In reality, this presidential race is super boring.

HOT TAKE

The conventions are finally over, and it has come time to make the most boring and annoying political observation: They are unlikely to have an affect on the race. Sorry. I know you liked the fireworks.

Nate Silver argues that we should take a “wait and see” approach to both the conventions and the big news this week:

“There’s just not a lot of data that can help us understand how Americans are responding to what’s happening in Kenosha, Wisconsin, but as Perry Bacon Jr. wrote on Thursday, one thing we do know is that declining support for the Black Lives Matter movement hasn’t translated to a decline in support for Biden just yet.”

I think his latter point is important. There has been a lot of punditry suggesting that the unrest in places like Portland and Kenosha will help Trump. It’s worth noting that earlier this summer, videos of rioters and looters running around the streets of Manhattan were on the TV screens of most Americans and Biden’s support has remained stable. In some polls, he has a lead on handling crime over Trump. What we have, right now, is an incredibly boring race where Biden is roughly 8-9 points ahead and the favorite to win. Given that TV ratings were down for the conventions this year (and that the DNC did better than the RNC anyway), it is hard to see them having any substantive effect, even if the RNC was heavily focused on the “law and order” aspect of Trump’s campaign.


Speaking of boredom, how bad was Trump’s speech? When you think back to how “entertaining” he can be in press conferences, the speech was actually shockingly boring. By the end, he really seemed to be struggling to get through it. Contrast it with Biden’s speech, which speech was less than half as long, but seemed more energetic and the speaker more practiced. It felt very much like Trump was reading his speech for the first time at the lectern and that he wasn’t at all interested in what he was actually reading. Even his weird comments and asides seemed strained. Very “low energy.”

Susan B. Glasser has a “should-read” on Trump’s speech, which takes the right tone on all of his lies (also over at The New Yorker, Andrew Marantz calls it “manic denialism,” which is fun). As I was watching, I poured one out for the fact-checkers; what do you do with a claim like, “I have been the best President since Abraham Lincoln for black Americans?” I admit that I have sort of grown numb to the outlandishness of Trump’s lies. They don’t really shock me anymore, but what does shock me is the ability of his supporters to believe them. I see people say, pretty regularly, that Trump is a hardworking man fighting corruption “for the people.” With that, I want to suggest an actual “must-read” for the week:

The long and short of it: Trump has made somewhere around $900,000 off of American taxpayers as he has opted to stay at his own properties whenever he travels. A fun little bonus to this: The White House said it was compiling a dossier on one of the reporters - David Farenthold - because of his reporting on Trump (which is mostly focused on his finances). Farenthold won a Pulitzer a couple years ago for his stories on how Trump was using the Presidency to enrich himself and his family.

I think corruption is at the heart of any democracy’s decay, much more so than any pundit realizes. There is a long-standing assumption that the public does not care about corruption, so the media doesn’t report on it, so it then becomes a self-fulfilling prophecy. The public actually hates corruption, because whenever they see a politician getting a light sentence for something like insider trading or fraud, they think back to the time their local government hounded them over an unpaid parking ticket that was sent to their previous address. Some of the crimes by politicians become “too big to fail,” so to speak, but the government always seems to have time to harass you about an improvement to your sidewalk. When the public becomes cynical about accountability for those in public office, they eventually become disengaged from the political process due to their nihilism.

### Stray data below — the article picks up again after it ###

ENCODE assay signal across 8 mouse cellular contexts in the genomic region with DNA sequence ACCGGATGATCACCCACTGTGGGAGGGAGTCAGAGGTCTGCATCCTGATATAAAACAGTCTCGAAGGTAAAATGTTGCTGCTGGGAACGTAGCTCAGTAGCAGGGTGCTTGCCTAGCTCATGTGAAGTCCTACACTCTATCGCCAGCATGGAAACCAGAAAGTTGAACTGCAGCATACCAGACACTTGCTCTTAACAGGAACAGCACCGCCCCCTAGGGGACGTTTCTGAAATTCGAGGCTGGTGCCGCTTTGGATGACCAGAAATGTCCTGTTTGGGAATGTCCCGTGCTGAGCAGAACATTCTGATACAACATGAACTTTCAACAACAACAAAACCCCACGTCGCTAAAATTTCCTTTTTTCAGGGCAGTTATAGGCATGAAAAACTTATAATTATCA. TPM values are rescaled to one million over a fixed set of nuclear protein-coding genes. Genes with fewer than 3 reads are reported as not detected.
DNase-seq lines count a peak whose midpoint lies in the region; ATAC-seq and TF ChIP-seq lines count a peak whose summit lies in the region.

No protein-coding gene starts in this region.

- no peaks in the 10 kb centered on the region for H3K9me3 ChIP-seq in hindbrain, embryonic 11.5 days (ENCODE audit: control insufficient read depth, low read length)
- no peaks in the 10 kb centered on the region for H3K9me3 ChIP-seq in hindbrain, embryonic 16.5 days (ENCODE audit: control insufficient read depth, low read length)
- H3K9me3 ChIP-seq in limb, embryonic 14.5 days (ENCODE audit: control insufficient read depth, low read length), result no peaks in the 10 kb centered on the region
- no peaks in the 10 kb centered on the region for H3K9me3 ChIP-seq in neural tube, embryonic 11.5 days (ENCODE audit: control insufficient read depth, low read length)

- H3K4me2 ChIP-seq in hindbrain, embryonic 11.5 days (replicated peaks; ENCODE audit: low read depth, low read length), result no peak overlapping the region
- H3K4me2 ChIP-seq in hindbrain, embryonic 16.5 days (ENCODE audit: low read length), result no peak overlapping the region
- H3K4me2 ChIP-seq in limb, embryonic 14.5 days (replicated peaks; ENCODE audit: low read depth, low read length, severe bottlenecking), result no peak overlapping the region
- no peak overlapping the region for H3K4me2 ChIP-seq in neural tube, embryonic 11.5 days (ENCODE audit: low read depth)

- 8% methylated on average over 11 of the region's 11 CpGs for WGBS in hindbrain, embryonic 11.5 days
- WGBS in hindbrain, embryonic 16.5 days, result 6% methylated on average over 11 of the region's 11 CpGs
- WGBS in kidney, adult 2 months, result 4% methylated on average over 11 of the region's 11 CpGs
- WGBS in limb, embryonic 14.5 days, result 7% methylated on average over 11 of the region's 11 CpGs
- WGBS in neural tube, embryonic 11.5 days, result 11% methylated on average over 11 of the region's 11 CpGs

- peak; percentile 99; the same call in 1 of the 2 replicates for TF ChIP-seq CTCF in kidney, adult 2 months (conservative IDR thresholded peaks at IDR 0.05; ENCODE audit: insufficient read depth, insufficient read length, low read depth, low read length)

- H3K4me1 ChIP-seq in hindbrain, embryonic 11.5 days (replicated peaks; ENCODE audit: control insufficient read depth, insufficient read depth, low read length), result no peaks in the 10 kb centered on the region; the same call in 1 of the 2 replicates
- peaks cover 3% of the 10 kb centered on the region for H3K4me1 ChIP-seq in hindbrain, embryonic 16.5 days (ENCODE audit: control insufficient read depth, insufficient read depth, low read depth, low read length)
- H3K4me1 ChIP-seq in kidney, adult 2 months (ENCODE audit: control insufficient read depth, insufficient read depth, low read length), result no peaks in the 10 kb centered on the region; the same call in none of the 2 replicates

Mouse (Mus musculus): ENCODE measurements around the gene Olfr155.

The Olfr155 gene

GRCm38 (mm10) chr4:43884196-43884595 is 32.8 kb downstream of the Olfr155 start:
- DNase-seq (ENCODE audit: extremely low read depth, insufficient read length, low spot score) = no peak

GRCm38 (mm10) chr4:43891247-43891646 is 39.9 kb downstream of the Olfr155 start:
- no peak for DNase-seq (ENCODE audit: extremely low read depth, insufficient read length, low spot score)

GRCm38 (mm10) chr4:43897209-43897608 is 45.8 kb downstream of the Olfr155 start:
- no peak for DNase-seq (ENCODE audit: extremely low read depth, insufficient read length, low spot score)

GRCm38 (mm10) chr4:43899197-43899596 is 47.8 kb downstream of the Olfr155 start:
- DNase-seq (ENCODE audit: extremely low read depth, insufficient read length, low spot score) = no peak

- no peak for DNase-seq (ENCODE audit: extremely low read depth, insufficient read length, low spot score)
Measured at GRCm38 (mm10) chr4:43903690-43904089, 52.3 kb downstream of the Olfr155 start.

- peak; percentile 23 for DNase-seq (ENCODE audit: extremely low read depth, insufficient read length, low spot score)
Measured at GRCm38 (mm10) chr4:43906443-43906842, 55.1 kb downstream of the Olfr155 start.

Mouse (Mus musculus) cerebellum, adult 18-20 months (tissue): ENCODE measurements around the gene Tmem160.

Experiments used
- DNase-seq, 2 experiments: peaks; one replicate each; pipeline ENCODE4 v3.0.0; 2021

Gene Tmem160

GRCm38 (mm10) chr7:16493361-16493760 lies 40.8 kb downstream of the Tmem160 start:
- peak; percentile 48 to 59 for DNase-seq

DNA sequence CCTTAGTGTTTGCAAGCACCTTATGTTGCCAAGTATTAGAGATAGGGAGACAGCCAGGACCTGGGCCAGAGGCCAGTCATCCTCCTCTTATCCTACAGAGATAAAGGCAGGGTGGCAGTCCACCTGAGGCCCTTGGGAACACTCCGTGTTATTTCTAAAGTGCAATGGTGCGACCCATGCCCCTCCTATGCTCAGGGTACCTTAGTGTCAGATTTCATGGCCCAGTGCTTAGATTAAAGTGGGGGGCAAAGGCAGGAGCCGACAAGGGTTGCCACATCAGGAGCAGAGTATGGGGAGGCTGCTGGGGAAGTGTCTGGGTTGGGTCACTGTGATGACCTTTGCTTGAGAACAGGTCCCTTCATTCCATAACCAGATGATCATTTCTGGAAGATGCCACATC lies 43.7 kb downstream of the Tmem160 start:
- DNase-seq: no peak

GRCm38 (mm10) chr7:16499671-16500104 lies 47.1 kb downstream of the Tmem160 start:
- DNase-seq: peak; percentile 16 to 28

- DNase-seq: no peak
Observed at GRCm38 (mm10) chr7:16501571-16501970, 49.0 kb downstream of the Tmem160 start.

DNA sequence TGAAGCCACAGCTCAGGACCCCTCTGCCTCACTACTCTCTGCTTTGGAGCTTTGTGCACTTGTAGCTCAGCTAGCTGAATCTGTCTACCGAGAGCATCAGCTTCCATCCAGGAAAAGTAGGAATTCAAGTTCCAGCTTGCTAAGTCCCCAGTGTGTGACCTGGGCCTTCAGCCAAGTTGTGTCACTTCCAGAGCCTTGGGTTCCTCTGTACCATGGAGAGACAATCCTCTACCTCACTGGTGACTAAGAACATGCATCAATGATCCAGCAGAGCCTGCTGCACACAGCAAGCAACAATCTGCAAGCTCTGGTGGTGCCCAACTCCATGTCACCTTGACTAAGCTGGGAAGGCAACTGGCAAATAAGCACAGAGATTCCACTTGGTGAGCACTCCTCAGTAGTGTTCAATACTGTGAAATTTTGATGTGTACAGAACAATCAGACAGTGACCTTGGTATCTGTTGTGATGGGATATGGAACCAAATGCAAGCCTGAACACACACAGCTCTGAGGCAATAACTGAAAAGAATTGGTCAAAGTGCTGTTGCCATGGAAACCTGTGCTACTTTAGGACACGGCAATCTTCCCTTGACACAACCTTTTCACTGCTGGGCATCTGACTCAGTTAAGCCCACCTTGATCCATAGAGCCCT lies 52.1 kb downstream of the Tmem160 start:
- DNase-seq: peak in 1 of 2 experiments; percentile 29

If “normal” people become disengaged (read: nonpartisans, like you and me 😉), then only the hardcore supporters are left and they will excuse any wrongdoing committed by their preferred candidate, even if it is benefitting financially from public office or dodging accountability for earlier decisions in the COVID outbreak.

It should not be hard for you to say that both Andrew Cuomo and Donald Trump are corrupt and should be held accountable.


A final should-read: Andrew Sullivan’s substack, in which he addresses what he thinks is Biden’s vulnerability. He also links to other important pieces, such as the New York Times’ video analysis of the events in Kenosha.

I think it’s too early to tell if Sullivan is right about Biden, and some of the punditry surrounding this is from older white guys who remember 1968 too well (or have read too much about it). To put it simply: The country is a different place right now. A good example: A majority of Americans support the NBA’s protests following Jacob Blake’s murder. You read that right: Americans actually told pollsters that they support suspending sports to recognize state violence against a black man. We’re not in Kansas anymore Toto, in 1968, 1998, or even 2008.

Lastly, Lawfare is doing a reading diary of the SSCI report that is an excellent follow. And for all my New York beautiful babies, there is a great piece on the Storm King sculpture park in the Hudson Valley.


The pic this week is from our balcony, where you can usually get some view of downtown, but it is currently obscured by haze due to the wildfires and also the dark clouds of a much-need thunderstorm. The rainbow peaking out from all of it seems like an apt metaphor right now.

Get that paper and flex on your haters.